by Julia Wellard, Production Team Assistant, Bristol
The photo below was taken after a jungle shoot in the Central African Republic. The tents came back damp and smelly and needed a good airing, so Rachael Kinley (the researcher) and I had the bright idea of draping them over every surface we could find, including the office of our Series Producer, who was away at the time. We were planning to dry them out so they’d be in better shape to send off to be cleaned. What we weren’t planning on was a large eight-legged hitchhiker crawling out of one of the tents and multi-legging it down the stairs!
Since then, we’ve had other uninvited guests from overseas dropping into the office – the best count came after another jungle shoot – this time to western Papua to shoot treehouses. Final count was five cockroaches, two earwigs and another large spider! A few more to add to the many legends about animals coming back from NHU shoots and flying, slithering or creeping away into the bushes round the BBC Bristol car park.
As Production Team Assistant, this is the nearest I get to experiencing the wildlife the teams meet and film on location. But there are other ways I share in the challenges and excitement of location filming. Like Jasper in an earlier blog, I’ve had a few calls in the middle of the night, usually reassuring me that crews have arrived at the right place at the right time, but occasionally explaining they’ve had to beat a rapid retreat because of suspected guerrillas in the area – or mentioning that a bomb has just gone off near their hotel.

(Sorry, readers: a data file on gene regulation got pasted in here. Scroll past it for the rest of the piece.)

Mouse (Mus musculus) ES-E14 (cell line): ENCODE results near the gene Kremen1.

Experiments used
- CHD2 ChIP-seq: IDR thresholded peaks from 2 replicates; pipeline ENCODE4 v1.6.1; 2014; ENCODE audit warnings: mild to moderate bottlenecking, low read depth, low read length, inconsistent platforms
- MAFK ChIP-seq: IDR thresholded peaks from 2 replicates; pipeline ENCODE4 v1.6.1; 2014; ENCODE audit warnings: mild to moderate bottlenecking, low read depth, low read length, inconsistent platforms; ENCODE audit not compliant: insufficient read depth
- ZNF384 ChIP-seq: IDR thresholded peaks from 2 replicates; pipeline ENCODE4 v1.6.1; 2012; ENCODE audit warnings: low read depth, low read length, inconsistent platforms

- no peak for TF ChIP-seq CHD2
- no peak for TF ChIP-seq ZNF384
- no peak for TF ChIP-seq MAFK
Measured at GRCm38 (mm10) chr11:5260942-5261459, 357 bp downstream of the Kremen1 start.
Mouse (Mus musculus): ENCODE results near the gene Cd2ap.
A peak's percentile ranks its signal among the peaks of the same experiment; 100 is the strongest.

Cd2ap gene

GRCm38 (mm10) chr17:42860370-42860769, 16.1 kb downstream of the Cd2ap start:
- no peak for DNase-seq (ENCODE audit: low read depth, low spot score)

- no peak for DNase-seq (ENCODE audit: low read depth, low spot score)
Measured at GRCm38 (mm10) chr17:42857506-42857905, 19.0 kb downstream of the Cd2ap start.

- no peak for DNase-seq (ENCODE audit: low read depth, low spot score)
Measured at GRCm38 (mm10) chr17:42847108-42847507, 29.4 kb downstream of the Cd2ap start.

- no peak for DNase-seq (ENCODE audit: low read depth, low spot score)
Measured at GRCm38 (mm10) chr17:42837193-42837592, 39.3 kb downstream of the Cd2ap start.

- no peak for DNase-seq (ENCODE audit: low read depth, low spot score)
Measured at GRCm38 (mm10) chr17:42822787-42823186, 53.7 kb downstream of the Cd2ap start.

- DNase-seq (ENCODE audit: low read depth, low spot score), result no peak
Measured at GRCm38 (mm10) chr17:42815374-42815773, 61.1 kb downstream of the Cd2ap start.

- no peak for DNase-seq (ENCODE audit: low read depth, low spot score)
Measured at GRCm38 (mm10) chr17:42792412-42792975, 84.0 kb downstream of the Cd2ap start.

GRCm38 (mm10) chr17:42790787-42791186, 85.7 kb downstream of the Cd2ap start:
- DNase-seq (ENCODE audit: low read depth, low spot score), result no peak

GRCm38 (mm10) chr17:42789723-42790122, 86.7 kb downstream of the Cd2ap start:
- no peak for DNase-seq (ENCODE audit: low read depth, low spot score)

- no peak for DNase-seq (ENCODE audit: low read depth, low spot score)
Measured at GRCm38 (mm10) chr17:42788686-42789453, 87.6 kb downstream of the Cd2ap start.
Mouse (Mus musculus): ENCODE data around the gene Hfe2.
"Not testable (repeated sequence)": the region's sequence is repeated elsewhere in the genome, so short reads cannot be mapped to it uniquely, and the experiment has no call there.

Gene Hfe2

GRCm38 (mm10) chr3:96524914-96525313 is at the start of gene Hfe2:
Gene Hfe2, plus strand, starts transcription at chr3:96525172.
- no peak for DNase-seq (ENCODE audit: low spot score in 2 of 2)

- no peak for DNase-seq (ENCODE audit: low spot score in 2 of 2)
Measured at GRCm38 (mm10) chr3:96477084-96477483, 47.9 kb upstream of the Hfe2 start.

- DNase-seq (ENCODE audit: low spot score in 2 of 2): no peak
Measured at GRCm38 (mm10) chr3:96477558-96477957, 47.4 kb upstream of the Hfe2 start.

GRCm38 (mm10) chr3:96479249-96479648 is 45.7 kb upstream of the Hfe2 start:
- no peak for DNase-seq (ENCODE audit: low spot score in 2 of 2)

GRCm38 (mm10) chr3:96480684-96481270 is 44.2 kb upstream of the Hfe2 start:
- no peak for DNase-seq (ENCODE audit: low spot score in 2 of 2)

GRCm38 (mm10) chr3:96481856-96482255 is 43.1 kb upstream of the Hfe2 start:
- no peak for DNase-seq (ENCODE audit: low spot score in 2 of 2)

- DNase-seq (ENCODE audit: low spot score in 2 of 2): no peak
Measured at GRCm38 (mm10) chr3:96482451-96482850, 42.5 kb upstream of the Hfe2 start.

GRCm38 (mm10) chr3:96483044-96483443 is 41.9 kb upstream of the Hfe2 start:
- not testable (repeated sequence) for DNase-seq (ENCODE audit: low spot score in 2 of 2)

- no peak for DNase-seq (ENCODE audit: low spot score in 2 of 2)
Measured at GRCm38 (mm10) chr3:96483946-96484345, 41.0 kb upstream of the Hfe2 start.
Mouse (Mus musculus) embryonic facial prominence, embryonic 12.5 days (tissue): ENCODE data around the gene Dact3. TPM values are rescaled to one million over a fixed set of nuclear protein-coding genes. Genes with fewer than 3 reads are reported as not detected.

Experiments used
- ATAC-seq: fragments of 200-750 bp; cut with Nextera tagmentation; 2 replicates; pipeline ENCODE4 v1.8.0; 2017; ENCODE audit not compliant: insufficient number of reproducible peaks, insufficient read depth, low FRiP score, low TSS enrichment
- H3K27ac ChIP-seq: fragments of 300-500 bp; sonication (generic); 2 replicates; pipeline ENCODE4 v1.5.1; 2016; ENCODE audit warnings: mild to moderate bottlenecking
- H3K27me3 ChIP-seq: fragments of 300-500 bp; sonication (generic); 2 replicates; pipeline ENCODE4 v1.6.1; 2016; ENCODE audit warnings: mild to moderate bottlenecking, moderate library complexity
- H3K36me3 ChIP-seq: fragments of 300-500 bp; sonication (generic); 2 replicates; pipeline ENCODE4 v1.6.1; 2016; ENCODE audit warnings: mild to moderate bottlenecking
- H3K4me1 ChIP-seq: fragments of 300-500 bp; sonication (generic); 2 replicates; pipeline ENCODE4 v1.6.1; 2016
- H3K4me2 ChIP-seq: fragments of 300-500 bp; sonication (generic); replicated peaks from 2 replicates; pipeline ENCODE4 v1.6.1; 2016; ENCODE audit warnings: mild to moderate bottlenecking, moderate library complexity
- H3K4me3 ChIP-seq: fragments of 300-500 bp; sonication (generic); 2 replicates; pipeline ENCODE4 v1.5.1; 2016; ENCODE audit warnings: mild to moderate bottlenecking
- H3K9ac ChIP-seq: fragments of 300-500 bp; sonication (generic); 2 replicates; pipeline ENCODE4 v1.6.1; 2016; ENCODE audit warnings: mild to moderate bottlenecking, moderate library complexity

It can be fascinating building a complicated schedule involving flights, boat rides, horses, camels, helicopters and having to rearrange everything when one of the links in the chain breaks down. But the one I remember best is the day a long and very complex travel chain to Borneo had to be completely rejigged because of snow at Bristol Airport!
by Jasper Montana, Technical Assistant
I am the technical assistant on Human Planet , which means that I am responsible for getting tons of filming kit out of the door and safely on location. Since I joined the series, it’s become normal for the Ethiopia team to telephone when I’m jumping on the train on a Friday night, Greenland to text me on a Saturday afternoon, or Mongolia to ring five times before 7am on a Sunday morning. In fact, on weekends my mobile phone becomes a hot spot of international activity! So it was no surprise when yet another international number popped up on my mobile screen at 3pm on a Saturday afternoon while I was on a trip to the Welsh countryside.
The phone line wasn’t very good – it had that one-second delay that makes you feel like you are being constantly interrupted by someone with the same voice as you – it was the Jungles team in the Central African Republic. Their main camera had given in to the humidity of the jungle by developing an electrical fault and needed replacing. I could see that my relaxing weekend in Wales was coming to an abrupt halt. Boy! Was I was right!